22 Dec 2016

Beta Testing using Feature Flags

LaunchDarkly Feature Toggle Beta

It’s best practice for products to have some sort of beta – a way to collect customer feedback and test performance before releasing to everyone. In an era of continuous delivery, we are delivering new features and experiences more frequently and with less time to gather thorough customer and performance feedback. With this increased cadence, product teams are having to make betas shorter, forego them altogether, or slow down their release cadence to gather adequate customer feedback.

Challenges of traditional betas:

  • Coordinating Opt-Ins: It sometimes takes weeks or months to gather customer opt-ins to test new betas. You also have to organize the distribution of beta keys (ex. for early access to games) and reminder emails.
  • Organizing Focus Groups: Getting feedback from focus groups is often time consuming and expensive, creating a long feedback loop that lengthens the release process.
  • Opt-Out: If customers opt-in to a beta and don’t like the experience, then they will want a simple mechanism to switch back to the production version.
  • Granular Betas: It is very difficult to do targeted betas based on user attributes or to perform incremental percentage rollouts of new beta features.

Feature toggles

To overcome these challenges, smart product teams are beginning to run betas with feature flags/toggles. These are mechanisms for granularly controlling software releases, allowing you to control the timing and visibility of a beta release.

Currently, many betas are tied to code releases and are managed by a config file or database.  This approach requires engineering time or custom mechanisms to opt-in users.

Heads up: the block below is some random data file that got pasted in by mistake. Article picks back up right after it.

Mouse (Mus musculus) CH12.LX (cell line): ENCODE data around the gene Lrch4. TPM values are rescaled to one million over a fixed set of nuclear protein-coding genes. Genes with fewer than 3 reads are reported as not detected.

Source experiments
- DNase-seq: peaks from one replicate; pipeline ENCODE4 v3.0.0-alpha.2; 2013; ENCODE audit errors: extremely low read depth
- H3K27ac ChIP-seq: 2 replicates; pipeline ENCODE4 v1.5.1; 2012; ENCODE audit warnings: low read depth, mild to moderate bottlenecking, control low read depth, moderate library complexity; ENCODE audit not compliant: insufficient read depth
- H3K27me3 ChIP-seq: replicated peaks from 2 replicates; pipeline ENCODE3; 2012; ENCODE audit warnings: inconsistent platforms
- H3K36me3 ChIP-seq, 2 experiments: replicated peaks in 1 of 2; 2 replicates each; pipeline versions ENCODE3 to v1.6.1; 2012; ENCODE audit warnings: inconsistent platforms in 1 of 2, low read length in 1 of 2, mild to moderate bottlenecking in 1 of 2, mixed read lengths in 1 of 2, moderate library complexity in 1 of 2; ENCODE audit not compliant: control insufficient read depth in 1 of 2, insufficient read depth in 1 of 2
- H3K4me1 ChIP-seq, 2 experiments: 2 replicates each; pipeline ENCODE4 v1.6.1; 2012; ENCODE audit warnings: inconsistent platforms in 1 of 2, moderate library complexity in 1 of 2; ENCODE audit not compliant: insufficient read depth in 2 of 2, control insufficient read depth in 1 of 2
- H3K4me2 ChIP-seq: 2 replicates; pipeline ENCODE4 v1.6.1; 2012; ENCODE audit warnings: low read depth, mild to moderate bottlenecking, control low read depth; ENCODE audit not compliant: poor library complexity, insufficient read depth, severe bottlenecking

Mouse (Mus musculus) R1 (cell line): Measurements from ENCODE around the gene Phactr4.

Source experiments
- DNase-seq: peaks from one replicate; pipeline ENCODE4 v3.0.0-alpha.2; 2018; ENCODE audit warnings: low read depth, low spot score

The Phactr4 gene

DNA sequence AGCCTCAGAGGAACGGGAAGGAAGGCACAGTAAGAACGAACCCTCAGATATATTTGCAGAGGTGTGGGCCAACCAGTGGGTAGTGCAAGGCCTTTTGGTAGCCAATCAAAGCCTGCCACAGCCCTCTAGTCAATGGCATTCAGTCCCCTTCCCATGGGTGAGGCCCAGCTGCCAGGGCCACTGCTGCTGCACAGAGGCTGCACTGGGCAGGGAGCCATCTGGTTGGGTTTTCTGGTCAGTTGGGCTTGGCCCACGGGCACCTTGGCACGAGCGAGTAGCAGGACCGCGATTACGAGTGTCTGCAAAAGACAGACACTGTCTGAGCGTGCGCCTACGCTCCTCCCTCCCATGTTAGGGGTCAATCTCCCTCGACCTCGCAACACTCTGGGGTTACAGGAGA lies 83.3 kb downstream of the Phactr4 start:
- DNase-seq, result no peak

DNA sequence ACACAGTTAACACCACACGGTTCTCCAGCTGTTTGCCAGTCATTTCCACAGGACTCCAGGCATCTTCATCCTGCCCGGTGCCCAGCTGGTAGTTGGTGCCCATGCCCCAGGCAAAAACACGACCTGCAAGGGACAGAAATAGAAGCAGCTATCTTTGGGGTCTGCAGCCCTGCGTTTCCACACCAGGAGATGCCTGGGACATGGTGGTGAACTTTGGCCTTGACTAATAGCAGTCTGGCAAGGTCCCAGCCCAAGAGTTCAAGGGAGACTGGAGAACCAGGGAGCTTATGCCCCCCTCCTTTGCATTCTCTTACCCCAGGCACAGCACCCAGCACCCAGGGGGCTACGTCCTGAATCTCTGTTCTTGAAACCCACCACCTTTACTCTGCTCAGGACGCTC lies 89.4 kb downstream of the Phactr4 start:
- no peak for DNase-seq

With feature toggles, you can empower product, marketing, sales, and even customers (themselves) to opt-in new to a new beta experience.

Feature Toggle Beta Test LaunchDarkly

In this simple example, you can use a toggle to control the visibility of a new beta feature. Ideally, this toggle would be part of a user interface that could be controlled by a non-technical team member. The code, itself, could be deployed off and then turned on via the toggle.

Beta Test Percentage Rollout with Feature Toggle LaunchDarkly

Moreover, you can also use the toggle to control the percentage of users who get the beta experience. For instance, you could release the new beta experience and have it rolled out to 0% of users. You could gradually increase the rollout percentage from 1% to 5% to 20% and more, collecting customer and performance feedback along the way.

Surfacing this beta control functionality in a user interface is critical for giving non-technical team members access to release controls.

Regional betas

For a recent example of a targeted rollout, we can look at how Pokémon GO released their product country by country: first to the United States and then abroad.

This is a great use case for feature toggles because you can create targeting rules to determine which users receive the feature first. For example, I could create a toggle that is governed by the rule: “If users live in San Francisco, then serve the new Nearby Pokémon feature”. This allows you to maintain different regional feature sets without having to deploy different versions of the application. It also allowed Pokémon GO to refine their algorithms and assess customer feedback before rolling out the new feature to a wider audience.

Benefits of beta testing with feature toggles

  • Empowered non-technical users: Allow the sales, marketing, product, design, and business teams to turn features on for specific users, collect feedback, and control the business logic. This also substantially cuts down on engineering time.
  • Production feedback for your beta tests: Test features in production with limited user segments to collect customer and performance feedback.
  • Incremental percentage rollouts: Gradually roll out features to incrementally test performance and mitigate risk. If the feature is bad, toggle it off.